By Tim Hepher, Tracy Rucinski and Eric M. Johnson
Such a deal would notionally be worth $33 billion at the most recently published list prices, but analysts say airlines typically pay less than half price for deals of this size.
None of the parties commented ahead of an announcement expected at a United investor event on Tuesday. Negotiations are complex and numbers of units can shift, the sources cautioned.
The deal would be the industry’s biggest since the coronavirus pandemic pummelled air traffic and airline balance sheets, eclipsing recent orders for more than 100 MAX from Southwest Airlines.[
It would accelerate a recovery for the MAX which has been logging orders to rebuild momentum damaged by a safety crisis even before COVID-19. A 2019 draft order for 200 MAX from British Airways owner IAG was never finalised.
However, it would not resolve a strategic stalemate which has seen Airbus dominate the busy market for larger single-aisle jets while Boeing relies heavily on demand for its core MAX 8.
A split order would highlight widespread concerns that the MAX “can’t solve the whole problem”, one industry source said. Airlines also have to consider availability when buying.
Such an announcement “could mean only two versus three cheers for Boeing” since the A321neo remains “Boeing’s nemesis at the top end of the narrowbody market with a dominant market share,” Vertical Research Partners analyst Rob Stallard wrote.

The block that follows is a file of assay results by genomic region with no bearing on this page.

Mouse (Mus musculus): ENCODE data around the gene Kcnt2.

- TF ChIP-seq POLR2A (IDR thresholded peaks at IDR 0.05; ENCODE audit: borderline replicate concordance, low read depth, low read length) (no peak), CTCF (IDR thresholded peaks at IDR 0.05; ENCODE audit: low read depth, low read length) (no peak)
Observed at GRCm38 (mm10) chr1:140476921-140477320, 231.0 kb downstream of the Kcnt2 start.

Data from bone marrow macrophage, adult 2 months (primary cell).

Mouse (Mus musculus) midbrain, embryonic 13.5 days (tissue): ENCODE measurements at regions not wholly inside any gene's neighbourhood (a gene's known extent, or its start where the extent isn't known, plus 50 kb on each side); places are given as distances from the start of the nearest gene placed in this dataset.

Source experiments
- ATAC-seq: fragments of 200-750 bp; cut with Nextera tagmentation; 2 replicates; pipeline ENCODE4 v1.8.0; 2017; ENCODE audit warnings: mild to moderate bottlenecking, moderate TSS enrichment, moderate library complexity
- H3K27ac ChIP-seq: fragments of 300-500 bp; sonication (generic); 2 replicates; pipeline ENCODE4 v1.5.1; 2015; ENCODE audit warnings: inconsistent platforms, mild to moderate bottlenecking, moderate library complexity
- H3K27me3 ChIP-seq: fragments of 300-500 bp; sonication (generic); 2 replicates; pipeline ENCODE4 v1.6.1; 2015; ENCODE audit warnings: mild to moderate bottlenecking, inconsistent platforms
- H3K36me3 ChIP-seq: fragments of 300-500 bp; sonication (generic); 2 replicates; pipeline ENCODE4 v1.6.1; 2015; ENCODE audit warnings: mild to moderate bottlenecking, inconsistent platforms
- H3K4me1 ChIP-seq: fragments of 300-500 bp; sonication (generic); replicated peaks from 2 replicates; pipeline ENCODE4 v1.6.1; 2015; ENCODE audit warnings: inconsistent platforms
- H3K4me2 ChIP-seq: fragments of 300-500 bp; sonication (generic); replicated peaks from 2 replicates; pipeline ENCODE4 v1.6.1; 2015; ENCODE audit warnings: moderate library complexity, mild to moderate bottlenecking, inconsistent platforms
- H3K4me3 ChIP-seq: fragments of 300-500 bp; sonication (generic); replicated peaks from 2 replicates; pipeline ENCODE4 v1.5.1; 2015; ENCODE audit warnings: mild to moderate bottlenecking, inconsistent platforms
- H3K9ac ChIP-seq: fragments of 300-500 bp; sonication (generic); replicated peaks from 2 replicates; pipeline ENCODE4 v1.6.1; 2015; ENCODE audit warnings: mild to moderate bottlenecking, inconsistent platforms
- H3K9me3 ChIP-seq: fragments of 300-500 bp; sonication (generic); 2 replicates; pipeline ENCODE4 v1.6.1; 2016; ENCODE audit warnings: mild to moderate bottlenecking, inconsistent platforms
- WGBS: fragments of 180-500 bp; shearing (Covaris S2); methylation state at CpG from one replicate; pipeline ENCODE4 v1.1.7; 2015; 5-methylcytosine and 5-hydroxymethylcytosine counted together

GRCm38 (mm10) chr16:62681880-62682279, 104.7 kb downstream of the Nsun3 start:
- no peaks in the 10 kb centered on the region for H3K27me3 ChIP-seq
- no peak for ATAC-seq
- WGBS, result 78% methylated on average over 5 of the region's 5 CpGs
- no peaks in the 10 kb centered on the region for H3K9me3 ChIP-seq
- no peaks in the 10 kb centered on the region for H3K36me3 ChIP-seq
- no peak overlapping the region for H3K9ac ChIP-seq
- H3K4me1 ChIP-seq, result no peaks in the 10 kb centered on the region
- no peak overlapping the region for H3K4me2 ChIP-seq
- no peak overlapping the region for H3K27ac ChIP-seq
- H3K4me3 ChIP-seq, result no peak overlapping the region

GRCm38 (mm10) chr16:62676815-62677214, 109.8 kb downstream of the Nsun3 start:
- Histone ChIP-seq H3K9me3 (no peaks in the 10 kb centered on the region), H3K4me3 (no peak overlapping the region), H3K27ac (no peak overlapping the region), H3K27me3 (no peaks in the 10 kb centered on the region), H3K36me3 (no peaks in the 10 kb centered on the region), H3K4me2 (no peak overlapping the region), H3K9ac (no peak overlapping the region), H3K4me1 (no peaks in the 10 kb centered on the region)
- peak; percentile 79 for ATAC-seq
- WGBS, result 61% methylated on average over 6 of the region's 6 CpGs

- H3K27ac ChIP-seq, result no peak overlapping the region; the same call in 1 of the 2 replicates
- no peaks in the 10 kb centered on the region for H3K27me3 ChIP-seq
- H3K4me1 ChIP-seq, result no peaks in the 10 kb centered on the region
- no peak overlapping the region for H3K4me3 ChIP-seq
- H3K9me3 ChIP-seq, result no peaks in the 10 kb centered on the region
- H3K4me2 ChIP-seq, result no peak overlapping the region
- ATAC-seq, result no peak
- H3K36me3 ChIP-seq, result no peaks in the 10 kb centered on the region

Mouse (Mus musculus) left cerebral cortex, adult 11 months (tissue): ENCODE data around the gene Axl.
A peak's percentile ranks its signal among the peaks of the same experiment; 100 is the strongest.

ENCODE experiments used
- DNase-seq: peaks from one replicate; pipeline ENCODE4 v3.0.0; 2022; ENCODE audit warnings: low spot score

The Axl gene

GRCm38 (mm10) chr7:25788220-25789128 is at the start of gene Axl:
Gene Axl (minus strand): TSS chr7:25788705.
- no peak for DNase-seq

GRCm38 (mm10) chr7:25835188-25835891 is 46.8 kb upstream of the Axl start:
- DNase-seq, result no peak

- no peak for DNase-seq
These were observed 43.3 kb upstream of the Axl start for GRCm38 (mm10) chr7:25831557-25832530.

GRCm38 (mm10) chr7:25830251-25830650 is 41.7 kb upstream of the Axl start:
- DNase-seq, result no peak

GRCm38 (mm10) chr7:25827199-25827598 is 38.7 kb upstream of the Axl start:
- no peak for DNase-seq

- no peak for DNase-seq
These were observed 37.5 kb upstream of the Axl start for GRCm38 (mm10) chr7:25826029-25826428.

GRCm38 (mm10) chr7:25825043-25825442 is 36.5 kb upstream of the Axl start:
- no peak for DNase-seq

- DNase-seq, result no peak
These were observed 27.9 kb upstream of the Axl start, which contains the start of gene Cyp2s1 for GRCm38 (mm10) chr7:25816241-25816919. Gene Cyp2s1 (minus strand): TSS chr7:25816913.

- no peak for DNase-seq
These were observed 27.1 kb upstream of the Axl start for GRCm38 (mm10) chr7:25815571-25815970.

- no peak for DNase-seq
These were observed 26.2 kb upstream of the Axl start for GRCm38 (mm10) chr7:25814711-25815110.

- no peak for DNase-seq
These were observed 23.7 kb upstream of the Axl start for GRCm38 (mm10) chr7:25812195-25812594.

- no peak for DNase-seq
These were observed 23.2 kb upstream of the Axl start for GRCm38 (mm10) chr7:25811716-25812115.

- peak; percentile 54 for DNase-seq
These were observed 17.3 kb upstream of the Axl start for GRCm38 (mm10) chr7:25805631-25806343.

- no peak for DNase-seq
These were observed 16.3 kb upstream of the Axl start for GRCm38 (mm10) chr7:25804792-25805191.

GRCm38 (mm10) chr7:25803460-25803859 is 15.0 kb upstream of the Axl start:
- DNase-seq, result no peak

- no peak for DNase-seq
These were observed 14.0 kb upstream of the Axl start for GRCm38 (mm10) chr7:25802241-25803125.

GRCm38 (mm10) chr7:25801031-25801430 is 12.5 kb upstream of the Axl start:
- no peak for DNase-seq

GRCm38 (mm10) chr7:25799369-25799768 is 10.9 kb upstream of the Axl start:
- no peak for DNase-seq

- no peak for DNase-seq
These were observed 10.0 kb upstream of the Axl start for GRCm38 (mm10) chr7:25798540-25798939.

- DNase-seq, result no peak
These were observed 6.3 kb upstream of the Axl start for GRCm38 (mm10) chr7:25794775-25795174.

United is considered one of the industry’s most influential buyers, whose whopping purchases can set the tone for decades.
A shock Airbus win there in 1992 led to the launch of the most-sold generation of Boeing 737, the 737NG. Boeing hit back with a major win for its successor, the 737 MAX, in 2012.
Reuters reported this month that the MAX portion of the latest order could involve as many as 200 aircraft.
The deal would come days after the first flight of the 737 MAX 10, the largest member of the MAX family of which United has 100 on order.
The MAX 10 was launched in 2017 to strengthen the top end of the portfolio following disappointing sales of the MAX 9, but Boeing continues to lag Airbus in the key long-range niche.
Boeing is now studying a new model to replace the out-of-production 757, which overlaps with the A321neo and MAX 10, but is not expected to decide before 2023 as it ponders how to produce the pair of jets as cheaply as possible.
(Reporting by Tim Hepher, Tracy Rucinski, Eric M. Johnson; Editing by Kirsten Donovan)